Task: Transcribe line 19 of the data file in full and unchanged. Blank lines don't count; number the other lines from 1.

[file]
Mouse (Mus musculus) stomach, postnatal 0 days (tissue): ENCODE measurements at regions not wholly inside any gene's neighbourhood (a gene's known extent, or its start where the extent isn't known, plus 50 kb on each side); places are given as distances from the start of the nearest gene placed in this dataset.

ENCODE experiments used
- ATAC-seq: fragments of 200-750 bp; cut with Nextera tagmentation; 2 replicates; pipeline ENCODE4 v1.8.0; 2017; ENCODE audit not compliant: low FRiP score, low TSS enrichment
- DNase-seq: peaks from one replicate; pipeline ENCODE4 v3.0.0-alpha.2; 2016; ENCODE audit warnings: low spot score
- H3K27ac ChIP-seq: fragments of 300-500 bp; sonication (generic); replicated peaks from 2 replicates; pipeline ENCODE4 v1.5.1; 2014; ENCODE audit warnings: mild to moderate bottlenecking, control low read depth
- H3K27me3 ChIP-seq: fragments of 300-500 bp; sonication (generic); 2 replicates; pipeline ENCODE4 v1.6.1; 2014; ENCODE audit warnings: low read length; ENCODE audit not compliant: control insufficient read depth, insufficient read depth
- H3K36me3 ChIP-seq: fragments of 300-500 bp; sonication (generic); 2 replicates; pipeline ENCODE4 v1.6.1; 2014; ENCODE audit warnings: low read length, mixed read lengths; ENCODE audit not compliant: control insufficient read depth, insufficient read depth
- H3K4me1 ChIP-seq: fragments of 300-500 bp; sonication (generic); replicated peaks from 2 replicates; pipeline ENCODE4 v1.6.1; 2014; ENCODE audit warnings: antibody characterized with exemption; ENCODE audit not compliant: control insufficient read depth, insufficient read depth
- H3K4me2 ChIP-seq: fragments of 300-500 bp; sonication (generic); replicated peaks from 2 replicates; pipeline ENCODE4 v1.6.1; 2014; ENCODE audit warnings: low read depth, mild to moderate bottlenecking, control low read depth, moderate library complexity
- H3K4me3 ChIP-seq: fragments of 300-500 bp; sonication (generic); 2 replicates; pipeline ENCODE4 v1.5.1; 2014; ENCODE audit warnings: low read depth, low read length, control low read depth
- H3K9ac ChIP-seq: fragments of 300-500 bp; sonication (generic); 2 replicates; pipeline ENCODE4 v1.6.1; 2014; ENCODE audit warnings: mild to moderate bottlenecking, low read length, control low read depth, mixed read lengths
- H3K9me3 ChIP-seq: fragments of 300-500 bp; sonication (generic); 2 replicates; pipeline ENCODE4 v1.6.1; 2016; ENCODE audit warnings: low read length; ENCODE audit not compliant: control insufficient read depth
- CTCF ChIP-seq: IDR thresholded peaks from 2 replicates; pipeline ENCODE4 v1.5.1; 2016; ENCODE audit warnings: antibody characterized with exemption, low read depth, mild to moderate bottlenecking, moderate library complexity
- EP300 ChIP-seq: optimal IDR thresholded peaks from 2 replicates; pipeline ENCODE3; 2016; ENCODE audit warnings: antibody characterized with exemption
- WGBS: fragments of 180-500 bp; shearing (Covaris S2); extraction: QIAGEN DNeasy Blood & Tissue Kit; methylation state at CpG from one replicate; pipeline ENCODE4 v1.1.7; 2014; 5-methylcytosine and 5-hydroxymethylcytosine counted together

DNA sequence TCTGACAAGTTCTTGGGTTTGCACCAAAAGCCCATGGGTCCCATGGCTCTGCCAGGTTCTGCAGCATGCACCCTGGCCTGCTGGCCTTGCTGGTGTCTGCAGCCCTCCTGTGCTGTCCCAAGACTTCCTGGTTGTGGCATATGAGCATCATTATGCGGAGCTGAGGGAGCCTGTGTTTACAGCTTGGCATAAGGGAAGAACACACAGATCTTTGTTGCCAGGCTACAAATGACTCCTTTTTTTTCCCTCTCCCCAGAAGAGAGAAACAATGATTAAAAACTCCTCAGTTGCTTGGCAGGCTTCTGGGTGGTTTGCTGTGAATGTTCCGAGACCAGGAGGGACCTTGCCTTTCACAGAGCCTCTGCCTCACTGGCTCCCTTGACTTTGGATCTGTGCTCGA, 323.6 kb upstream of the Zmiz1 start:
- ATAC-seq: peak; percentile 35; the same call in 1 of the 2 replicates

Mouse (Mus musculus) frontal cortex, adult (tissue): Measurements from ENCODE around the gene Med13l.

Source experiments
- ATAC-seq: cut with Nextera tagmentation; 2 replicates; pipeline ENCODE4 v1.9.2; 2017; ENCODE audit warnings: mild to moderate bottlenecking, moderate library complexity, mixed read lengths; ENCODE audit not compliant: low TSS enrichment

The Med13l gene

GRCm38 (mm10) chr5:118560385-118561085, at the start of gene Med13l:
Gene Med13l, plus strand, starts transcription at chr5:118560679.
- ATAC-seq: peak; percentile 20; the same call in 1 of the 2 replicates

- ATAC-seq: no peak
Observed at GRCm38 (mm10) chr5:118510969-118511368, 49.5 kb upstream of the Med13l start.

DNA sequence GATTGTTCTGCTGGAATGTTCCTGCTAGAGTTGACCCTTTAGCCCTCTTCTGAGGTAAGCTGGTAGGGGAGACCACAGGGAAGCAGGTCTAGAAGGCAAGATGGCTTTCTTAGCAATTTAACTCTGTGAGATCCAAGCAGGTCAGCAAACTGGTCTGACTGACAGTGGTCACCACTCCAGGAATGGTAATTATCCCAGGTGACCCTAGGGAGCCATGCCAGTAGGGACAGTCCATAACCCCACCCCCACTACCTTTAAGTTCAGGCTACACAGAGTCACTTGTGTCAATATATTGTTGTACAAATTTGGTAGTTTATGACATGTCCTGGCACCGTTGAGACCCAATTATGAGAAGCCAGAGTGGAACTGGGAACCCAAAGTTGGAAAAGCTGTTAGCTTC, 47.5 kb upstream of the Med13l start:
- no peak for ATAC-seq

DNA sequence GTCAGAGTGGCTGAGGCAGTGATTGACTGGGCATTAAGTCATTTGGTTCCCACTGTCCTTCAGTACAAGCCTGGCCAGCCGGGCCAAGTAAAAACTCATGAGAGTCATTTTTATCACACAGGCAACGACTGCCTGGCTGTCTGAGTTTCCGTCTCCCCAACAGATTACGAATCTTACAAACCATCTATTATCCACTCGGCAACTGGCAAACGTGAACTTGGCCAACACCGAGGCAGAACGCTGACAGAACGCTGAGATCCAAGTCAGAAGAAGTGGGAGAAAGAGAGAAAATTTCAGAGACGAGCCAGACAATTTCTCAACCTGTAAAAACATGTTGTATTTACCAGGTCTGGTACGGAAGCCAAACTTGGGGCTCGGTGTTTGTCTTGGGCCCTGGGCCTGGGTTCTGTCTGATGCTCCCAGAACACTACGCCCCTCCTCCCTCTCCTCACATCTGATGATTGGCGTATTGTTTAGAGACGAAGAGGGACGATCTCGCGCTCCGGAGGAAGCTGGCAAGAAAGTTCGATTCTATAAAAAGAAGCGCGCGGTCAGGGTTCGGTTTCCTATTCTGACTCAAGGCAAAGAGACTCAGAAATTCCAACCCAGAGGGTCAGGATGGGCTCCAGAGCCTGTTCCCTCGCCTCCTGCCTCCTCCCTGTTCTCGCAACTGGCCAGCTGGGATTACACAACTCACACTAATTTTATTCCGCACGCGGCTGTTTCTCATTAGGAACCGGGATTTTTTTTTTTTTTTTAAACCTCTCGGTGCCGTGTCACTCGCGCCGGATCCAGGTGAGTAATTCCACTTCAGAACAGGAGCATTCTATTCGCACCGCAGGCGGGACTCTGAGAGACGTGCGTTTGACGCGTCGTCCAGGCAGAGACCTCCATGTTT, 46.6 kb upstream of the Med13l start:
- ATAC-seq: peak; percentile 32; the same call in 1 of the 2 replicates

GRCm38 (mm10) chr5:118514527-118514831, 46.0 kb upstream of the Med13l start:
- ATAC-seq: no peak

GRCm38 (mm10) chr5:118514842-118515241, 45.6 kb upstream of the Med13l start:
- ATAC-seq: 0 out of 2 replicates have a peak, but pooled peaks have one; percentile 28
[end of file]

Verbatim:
Source experiments